11 months ago

Part 2: @benharper continues to play and produce, touring over half the year. Yet from Carnegie Hall to the Sydney Opera House, Ben will disappear between tour busses or wander into the night to work on some new trick. Around 2009, he sent a clip of his first kickflip, eventually progressing to laser’s a few years ago. Then, suddenly it stopped. Knowing one another well, I left it alone as the question hung in the air. Finally, he showed me how his vertebra had fused, wrestling with the idea of surgery—yearning to skate. That was about 1 year ago, when he went under the knife. After inserting this contraption in the base of his spine, he told me he’d pick up where he left off. And man did he. Check out this stationary laser, which to me is that much harder without being able to get behind it… In the words of Lance Mountain: “Skateboarding doesn’t make you a skateboarder: not being able to stop skateboarding makes you a skateboarder.”

11 months ago

Part 1: @benharper grew up working on every kind of instrument at his grandparent’s music shop, in Claremont. Also designated as a museum, the Folk Music Center surrounded him with artists and musicians of every culture—even some legends. Ben also lived near another Mecca—Pipeline Skatepark—which wielded a kindred influence that never left him; immersed in skating and playing his slide guitar, Ben quickly started cutting out his own path. By the early 90’s, skating took a backseat as he packed venues across the globe, ultimately earning 3 Grammy’s—and still counting. Then for whatever reason, Ben turned back to his skating with a vengeance at the ripe age of 40. That’s about the time we became friends, which has given me a privileged vantage into not only how fast he learns, but to witness the genuine humility and poise with which he comports himself and treats others. A rare dignity, indeed.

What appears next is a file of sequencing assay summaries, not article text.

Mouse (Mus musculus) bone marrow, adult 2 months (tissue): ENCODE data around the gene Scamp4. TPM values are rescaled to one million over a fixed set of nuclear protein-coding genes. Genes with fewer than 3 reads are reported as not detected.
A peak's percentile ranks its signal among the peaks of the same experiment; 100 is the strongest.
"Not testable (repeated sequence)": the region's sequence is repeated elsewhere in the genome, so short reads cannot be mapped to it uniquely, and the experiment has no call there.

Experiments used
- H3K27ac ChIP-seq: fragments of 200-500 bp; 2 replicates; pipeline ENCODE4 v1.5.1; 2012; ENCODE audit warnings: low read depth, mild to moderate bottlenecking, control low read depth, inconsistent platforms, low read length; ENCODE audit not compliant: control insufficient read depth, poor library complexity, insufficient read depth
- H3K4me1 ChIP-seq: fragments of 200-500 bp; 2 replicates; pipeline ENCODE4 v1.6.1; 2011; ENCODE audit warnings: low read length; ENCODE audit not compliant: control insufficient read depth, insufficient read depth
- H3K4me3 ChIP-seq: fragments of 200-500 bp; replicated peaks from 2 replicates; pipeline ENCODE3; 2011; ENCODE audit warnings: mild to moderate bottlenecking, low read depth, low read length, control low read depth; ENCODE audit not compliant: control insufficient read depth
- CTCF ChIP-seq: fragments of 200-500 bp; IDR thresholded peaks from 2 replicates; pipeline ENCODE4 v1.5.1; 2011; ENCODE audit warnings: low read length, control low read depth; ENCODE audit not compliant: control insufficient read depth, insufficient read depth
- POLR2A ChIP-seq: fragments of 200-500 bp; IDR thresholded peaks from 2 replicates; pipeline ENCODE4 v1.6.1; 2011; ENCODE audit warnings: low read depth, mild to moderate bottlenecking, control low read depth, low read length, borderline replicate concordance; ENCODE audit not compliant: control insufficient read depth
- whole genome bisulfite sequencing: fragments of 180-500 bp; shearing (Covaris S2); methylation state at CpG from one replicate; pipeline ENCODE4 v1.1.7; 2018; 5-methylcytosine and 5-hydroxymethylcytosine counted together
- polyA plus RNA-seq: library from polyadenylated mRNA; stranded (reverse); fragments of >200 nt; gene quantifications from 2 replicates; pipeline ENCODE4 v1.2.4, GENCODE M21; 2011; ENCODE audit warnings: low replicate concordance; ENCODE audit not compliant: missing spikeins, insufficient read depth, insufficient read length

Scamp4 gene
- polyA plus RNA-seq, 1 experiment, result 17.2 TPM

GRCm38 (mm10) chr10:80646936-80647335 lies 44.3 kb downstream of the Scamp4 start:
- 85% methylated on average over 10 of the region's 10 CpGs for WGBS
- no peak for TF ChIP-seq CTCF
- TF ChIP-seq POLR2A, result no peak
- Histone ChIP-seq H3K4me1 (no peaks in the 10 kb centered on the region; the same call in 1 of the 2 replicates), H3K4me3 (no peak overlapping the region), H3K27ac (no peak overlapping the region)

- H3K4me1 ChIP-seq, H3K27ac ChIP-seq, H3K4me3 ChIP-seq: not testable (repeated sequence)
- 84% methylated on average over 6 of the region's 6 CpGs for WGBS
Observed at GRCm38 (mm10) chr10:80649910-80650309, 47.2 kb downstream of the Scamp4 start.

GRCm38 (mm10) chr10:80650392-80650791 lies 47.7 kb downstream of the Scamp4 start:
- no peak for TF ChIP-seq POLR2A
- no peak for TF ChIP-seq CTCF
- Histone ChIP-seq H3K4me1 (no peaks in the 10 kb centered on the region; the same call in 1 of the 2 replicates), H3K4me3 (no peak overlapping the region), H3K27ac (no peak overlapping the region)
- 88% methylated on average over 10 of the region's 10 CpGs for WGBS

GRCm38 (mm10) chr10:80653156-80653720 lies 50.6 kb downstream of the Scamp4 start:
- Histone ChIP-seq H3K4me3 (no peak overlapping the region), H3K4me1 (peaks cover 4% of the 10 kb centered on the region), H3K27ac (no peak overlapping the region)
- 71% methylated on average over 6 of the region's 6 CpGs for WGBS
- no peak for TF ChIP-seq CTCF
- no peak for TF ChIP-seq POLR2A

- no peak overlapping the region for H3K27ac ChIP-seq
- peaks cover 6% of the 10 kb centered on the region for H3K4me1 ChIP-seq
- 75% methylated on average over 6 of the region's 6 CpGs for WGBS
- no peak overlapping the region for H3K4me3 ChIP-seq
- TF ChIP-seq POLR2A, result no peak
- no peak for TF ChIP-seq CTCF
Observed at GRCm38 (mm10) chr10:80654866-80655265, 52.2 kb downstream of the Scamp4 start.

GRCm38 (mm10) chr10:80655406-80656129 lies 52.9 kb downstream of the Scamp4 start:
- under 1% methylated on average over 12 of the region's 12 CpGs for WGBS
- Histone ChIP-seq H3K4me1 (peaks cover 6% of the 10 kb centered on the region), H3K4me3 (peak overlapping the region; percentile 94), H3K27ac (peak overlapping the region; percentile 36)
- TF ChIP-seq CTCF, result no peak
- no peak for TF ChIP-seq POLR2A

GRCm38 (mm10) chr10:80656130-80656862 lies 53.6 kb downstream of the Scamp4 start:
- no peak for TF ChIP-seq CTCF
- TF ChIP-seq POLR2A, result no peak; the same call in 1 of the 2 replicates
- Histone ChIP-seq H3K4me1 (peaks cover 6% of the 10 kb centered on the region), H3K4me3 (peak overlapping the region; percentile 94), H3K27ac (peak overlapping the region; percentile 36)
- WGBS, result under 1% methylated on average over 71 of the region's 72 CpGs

1 year ago

Of the most humbling honors skating has bestowed is being chosen to be someone’s Make-A-Wish. Of the dozen or so I’ve experienced—through various foundations—it’s always the same: During the days prior, I toss & turn at night, having no idea what to say to a dying child reaching out in his (almost assuredly) final days of life. I’ve just lived my life as a skater—nothing more. Which I’m terrified they will quickly find out, and then maybe end up worse-off than before. This is the first time it was for an adult; his name was David. By the time he’d gotten word that he only had a few months to live, it was too late to even bother with formal channels. Yet through his brother’s determination combined with more than one coincidence, we arranged to meet in a coffee shop on September 7th near(ish) his home in DC. As his wife, Dee, wheeled David to our table, we caught sight of one another; a long minute later, we sat in silence with eyes glassed-over. Suddenly, he spoke with a grinning frustration: “Do you know how many hours I spent, working on kickflips?” This ignited a lightness, laughing at all the shinners and struggles of learning the same basic tricks. Which led to sharing the nuanced gifts of some of my peers (Hensley!) that makes them seemingly superhuman, while connecting to the funny quirks that makes them real and so truly Human. Then came streams of the perfectly mundane that eddied and flowed, as if sweeping us into a river of all the shared little peculiarities that connect us not just as skaters, but as people.